Alfred Russel Wallace and the Dell, Grays

Alfred Russel Wallace lived in Grays from 1872 until 1876. He is chiefly remembered for his association with Charles Darwin in proposing the theory of the evolution of species by natural selection.

During the stay at Holly Lodge he had secured the lease of 4 acres of land at Grays, which included an old chalk pit, on which to build a house to his own instructions (above). He decided to build in concrete because there was a nearby cement works and a supply of gravel on the site. He employed as his architect Thomas Wonnacott of Farnham who appears to have had experience in this new material. Wallace himself laid out the grounds, including the serpentine drive from the road now known as Dell Road, (College Avenue did not exist when the house was built). He described the grounds as "a bit of a wilderness that can be made into a splendid imitation of a Welsh valley".

There was an illustrated talk entitled "Alfred Russel Wallace and the house he built in Grays" by Dr. George W. Beccaloni at the society meeting on 17th October 2003.

Wallace settled into what he anticipated to be his home for the rest of his life, writing and publishing many articles, papers and especially the two volumes of The Geographical Distribution of Animals. He also began to take a more public interest in social reform and spiritualism, which latter, particularly, was to lead him into difficulties with the main stream of the scientific establishment.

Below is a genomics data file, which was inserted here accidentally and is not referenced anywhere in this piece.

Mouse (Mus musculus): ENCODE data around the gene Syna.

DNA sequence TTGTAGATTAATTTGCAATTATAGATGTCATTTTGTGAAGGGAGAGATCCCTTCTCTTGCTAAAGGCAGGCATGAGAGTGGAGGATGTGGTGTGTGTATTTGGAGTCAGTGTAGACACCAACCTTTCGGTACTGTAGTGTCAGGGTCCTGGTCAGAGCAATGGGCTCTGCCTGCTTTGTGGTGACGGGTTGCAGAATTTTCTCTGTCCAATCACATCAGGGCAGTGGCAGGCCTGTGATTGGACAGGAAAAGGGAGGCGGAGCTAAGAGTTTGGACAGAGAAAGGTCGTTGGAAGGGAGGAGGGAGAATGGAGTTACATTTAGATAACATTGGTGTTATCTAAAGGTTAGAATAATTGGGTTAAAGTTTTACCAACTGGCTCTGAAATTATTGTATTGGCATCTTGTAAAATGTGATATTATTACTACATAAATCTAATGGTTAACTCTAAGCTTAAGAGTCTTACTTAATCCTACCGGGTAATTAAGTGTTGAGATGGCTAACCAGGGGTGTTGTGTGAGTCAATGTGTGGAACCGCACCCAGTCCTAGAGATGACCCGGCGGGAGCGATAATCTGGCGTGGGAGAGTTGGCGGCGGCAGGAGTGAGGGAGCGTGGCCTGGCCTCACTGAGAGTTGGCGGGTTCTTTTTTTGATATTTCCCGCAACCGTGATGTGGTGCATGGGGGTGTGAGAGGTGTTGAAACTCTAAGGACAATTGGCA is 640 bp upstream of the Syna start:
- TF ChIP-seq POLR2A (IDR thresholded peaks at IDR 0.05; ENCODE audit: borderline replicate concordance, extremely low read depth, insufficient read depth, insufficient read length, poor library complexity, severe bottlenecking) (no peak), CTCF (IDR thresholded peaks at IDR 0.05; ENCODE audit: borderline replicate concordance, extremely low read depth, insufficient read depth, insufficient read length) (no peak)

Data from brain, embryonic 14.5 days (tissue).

The directorship of the proposed museum went to another and this, together with the death of his eldest son, appear to have lead to a decision to leave Grays. He gave other reasons - the difficulty of attending meetings in London, and of travelling to his in-laws at Hurstpierpoint, and damage to his plant collection by the cold north winds.

The family left The Dell in July 1876, moving to Surrey.

Wallace continued to write, attend meetings and lecture, including a lecture tour in the U.S.A. but remained unsatisfied in finding a permanent home. Eventually he moved to Dorset in the summer of 1889 and lived there with only one local move until his death on 7th November 1913.

The suggestion of burial in Westminster Abbey was not accepted by the family and he was buried in Broadstone cemetery in Dorset, after a service by the Bishop of Salisbury.

His grave has recently been restored by the A.R.Wallace Memorial Fund, which has also enabled a commemorative plaque to be placed on The Dell, the only house built by Wallace which still survives. (It is now the Convent owned by the order of La Sainte Union des Sacres Coeurs)

Wallace's earlier years previous page

These brief notes have been compiled largely by reference to a recently published biography "Alfred Russel Wallace, A Life" by Dr Peter Raby. Anyone wishing to find out more is recommended to obtain a copy.

John. B. Webb 12.09.02

In addition, there is a great deal of information on the Alfred Russel Wallace Website.

Panorama 47 contains a lists the 8 editions of Panorama over the last 25 years that contain references to Wallace.